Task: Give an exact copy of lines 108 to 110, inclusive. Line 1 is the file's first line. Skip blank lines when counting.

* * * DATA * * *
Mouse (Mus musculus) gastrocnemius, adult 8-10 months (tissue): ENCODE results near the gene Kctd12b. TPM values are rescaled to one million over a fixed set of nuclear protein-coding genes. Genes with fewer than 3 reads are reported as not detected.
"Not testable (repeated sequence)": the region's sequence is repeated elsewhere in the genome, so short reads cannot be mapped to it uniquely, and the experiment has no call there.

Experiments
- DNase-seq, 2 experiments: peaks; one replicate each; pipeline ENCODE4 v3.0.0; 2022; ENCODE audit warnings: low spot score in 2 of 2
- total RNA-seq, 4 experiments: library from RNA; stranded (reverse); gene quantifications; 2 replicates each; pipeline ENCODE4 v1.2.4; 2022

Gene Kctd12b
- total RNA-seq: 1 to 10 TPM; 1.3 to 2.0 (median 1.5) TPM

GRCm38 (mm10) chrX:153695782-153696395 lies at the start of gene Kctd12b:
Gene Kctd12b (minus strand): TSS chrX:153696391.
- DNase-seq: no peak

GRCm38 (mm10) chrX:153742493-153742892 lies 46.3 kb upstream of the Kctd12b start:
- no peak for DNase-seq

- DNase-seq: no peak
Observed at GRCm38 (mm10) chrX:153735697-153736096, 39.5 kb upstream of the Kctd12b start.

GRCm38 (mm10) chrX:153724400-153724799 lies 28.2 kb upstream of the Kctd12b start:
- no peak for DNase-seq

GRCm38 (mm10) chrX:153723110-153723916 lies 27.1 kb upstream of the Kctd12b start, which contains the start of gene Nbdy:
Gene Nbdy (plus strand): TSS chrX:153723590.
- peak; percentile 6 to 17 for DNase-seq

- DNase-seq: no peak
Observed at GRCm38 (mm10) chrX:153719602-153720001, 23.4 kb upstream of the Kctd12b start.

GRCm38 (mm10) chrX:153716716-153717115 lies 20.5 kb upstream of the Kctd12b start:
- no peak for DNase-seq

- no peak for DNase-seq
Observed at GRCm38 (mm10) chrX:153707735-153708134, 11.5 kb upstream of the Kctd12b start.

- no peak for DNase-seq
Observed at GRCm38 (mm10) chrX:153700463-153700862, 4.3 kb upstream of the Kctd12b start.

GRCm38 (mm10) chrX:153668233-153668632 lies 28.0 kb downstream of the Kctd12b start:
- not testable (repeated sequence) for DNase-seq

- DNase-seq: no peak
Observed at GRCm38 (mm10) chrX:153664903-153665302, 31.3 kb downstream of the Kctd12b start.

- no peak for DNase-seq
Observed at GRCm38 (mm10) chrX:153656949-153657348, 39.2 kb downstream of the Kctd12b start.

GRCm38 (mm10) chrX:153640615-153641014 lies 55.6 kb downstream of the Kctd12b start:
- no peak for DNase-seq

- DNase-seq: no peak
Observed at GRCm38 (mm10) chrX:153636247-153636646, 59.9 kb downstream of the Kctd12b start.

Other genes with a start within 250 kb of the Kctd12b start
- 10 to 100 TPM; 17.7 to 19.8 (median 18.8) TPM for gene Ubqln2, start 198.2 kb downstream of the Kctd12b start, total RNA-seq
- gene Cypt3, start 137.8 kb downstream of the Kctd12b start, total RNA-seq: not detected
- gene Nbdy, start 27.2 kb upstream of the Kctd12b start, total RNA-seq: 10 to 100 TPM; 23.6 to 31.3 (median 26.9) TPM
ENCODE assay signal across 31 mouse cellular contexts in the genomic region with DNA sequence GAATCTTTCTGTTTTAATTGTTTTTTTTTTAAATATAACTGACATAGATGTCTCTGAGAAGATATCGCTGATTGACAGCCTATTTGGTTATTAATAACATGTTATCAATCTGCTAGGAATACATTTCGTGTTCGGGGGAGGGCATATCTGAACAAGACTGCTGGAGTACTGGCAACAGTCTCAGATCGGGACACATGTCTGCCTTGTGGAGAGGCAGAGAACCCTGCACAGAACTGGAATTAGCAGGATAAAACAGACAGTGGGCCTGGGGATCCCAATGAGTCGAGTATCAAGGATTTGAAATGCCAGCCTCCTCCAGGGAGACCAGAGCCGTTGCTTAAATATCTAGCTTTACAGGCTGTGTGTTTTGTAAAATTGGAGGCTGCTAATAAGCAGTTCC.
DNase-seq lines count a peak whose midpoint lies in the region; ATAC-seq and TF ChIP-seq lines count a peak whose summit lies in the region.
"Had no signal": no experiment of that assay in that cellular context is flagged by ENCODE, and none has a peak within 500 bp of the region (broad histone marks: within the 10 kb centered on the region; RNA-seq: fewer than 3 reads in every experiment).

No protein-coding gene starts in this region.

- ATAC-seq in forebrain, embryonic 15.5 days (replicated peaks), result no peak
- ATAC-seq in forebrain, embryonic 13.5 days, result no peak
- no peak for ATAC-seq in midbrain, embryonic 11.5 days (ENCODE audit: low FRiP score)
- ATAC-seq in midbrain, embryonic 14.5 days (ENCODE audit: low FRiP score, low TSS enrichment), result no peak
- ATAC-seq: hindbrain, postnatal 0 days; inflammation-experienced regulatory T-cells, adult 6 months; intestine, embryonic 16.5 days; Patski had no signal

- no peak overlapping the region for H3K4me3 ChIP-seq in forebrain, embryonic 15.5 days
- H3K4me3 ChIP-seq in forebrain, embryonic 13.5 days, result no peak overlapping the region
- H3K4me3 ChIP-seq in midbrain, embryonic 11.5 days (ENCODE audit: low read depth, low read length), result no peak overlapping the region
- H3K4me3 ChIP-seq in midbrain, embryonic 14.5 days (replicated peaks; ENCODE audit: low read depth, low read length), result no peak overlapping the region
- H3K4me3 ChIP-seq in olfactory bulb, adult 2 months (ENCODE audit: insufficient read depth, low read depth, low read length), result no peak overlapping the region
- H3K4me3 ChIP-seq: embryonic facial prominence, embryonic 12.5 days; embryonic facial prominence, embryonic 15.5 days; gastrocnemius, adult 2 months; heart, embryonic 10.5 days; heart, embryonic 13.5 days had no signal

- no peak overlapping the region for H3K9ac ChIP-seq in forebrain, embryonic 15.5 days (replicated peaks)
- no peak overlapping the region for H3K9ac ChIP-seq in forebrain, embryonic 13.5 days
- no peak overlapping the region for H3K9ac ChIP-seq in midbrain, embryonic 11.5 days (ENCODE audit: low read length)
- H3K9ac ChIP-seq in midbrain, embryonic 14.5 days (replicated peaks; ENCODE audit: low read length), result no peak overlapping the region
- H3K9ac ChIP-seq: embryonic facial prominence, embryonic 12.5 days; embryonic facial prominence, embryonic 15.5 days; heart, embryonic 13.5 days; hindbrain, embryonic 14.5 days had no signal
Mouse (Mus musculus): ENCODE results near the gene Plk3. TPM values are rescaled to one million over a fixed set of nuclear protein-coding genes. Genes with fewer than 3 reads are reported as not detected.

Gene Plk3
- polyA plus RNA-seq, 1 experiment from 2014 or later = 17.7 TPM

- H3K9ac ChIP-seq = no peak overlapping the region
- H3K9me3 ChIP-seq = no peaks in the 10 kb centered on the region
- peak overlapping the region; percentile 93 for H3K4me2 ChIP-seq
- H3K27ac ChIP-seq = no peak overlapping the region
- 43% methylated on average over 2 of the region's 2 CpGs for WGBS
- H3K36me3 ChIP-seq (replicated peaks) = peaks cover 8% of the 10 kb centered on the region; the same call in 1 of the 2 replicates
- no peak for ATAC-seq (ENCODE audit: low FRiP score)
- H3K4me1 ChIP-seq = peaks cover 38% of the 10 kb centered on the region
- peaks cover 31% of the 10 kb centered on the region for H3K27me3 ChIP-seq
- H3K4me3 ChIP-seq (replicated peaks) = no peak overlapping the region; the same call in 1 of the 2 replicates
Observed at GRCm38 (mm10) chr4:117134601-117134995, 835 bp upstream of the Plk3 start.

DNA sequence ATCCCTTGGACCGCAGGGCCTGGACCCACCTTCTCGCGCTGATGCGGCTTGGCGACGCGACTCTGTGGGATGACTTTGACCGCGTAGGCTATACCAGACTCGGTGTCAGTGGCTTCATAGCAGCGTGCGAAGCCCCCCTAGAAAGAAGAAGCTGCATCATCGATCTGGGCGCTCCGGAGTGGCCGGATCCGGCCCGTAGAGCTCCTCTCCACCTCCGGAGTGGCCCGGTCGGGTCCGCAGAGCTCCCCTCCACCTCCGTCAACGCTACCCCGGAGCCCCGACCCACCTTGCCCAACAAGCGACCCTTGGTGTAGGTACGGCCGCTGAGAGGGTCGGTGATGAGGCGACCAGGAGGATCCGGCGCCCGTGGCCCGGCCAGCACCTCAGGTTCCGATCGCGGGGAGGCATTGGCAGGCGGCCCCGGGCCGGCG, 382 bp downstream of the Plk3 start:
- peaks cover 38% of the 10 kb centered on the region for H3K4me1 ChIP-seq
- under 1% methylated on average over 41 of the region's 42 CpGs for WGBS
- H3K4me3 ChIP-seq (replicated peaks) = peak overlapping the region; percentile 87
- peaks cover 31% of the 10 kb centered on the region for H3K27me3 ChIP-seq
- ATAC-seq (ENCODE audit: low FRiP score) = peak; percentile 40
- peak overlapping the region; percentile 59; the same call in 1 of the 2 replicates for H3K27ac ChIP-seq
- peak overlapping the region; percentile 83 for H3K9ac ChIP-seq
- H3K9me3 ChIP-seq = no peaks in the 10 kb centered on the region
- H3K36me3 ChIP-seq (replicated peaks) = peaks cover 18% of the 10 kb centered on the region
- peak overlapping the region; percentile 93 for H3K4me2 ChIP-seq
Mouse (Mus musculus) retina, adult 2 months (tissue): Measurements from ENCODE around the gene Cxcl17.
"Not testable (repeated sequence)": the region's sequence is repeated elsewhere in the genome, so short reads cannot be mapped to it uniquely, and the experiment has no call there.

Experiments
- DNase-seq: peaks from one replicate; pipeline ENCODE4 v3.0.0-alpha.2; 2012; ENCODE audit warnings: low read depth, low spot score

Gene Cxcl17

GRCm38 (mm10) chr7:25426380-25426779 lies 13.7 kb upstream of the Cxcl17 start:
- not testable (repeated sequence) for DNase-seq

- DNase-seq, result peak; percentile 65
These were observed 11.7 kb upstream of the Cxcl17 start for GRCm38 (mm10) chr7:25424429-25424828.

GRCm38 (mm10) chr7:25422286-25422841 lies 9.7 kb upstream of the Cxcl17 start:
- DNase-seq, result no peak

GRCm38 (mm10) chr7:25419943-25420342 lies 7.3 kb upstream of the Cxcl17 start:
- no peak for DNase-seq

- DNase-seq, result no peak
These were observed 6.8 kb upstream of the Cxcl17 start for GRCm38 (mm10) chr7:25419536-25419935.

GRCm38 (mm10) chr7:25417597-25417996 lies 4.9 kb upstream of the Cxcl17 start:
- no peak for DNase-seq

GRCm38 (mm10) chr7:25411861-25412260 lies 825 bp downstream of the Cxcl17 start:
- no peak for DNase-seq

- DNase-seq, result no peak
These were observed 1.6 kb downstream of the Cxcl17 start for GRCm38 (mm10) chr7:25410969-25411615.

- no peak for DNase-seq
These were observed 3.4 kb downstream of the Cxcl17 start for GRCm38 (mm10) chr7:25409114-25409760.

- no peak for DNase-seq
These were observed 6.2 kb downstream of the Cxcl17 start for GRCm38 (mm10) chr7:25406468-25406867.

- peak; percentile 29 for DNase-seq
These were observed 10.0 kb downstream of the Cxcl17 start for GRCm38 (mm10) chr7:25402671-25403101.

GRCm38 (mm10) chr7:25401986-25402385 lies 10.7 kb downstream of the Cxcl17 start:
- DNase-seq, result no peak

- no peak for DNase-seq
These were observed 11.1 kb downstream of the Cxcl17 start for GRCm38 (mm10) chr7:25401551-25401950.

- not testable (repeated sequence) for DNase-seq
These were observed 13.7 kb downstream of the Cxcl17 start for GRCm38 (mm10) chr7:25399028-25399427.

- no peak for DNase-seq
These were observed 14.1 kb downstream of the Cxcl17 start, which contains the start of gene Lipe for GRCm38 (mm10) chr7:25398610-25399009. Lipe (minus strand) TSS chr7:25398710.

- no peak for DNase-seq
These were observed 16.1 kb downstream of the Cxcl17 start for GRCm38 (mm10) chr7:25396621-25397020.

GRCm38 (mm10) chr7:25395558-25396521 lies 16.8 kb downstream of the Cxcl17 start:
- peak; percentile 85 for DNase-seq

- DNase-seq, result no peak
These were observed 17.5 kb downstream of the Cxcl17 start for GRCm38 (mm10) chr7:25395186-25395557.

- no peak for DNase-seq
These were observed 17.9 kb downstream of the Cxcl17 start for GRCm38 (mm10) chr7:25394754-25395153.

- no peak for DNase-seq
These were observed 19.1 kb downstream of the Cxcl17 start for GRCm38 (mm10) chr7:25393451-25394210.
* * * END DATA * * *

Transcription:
- no peak for DNase-seq
These were observed 3.4 kb downstream of the Cxcl17 start for GRCm38 (mm10) chr7:25409114-25409760.

- no peak for DNase-seq